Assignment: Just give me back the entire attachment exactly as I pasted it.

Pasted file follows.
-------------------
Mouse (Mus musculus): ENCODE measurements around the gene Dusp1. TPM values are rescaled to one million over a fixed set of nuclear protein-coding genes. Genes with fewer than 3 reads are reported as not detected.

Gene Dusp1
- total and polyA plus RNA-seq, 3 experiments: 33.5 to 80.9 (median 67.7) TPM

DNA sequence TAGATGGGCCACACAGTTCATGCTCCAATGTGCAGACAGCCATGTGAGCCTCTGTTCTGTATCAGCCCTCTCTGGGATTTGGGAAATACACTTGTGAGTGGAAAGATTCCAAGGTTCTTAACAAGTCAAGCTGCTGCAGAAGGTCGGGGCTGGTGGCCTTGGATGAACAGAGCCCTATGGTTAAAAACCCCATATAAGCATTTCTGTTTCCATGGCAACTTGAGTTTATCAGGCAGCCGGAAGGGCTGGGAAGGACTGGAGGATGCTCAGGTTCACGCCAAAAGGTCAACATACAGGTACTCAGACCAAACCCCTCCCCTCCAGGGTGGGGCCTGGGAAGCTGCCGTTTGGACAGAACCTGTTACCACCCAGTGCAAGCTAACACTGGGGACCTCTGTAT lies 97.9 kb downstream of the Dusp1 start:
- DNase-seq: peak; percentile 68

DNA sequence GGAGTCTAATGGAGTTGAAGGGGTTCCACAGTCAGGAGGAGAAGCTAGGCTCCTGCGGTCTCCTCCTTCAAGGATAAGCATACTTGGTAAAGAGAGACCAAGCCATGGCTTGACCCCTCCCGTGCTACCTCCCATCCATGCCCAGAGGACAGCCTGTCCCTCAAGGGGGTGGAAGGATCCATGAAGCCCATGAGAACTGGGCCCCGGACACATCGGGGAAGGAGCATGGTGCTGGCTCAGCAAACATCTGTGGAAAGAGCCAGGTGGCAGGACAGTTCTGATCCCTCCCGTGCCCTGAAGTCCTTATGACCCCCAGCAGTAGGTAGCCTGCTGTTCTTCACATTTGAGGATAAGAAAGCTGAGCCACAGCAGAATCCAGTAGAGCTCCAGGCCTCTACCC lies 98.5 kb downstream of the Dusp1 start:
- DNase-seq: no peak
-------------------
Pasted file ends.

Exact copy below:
Mouse (Mus musculus): ENCODE measurements around the gene Dusp1. TPM values are rescaled to one million over a fixed set of nuclear protein-coding genes. Genes with fewer than 3 reads are reported as not detected.

Gene Dusp1
- total and polyA plus RNA-seq, 3 experiments: 33.5 to 80.9 (median 67.7) TPM

DNA sequence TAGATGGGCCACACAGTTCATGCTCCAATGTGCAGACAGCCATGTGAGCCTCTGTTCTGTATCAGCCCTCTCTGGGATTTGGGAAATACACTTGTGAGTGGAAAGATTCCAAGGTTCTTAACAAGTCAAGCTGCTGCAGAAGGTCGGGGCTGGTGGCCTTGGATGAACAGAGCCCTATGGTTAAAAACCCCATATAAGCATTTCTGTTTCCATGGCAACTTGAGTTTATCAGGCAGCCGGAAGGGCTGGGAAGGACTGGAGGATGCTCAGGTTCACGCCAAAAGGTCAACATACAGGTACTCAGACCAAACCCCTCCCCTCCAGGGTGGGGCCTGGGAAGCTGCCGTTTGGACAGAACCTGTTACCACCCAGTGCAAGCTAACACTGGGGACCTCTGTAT lies 97.9 kb downstream of the Dusp1 start:
- DNase-seq: peak; percentile 68

DNA sequence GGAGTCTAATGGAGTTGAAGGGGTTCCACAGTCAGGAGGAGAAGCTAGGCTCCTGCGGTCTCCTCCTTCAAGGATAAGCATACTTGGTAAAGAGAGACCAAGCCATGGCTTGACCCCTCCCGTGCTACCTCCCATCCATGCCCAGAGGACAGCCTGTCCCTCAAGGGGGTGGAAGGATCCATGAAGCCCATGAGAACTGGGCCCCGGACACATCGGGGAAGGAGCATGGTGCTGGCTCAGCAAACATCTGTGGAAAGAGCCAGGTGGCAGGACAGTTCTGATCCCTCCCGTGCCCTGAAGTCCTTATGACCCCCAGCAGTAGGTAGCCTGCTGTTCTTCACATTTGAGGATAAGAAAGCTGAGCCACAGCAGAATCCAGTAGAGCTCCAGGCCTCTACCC lies 98.5 kb downstream of the Dusp1 start:
- DNase-seq: no peak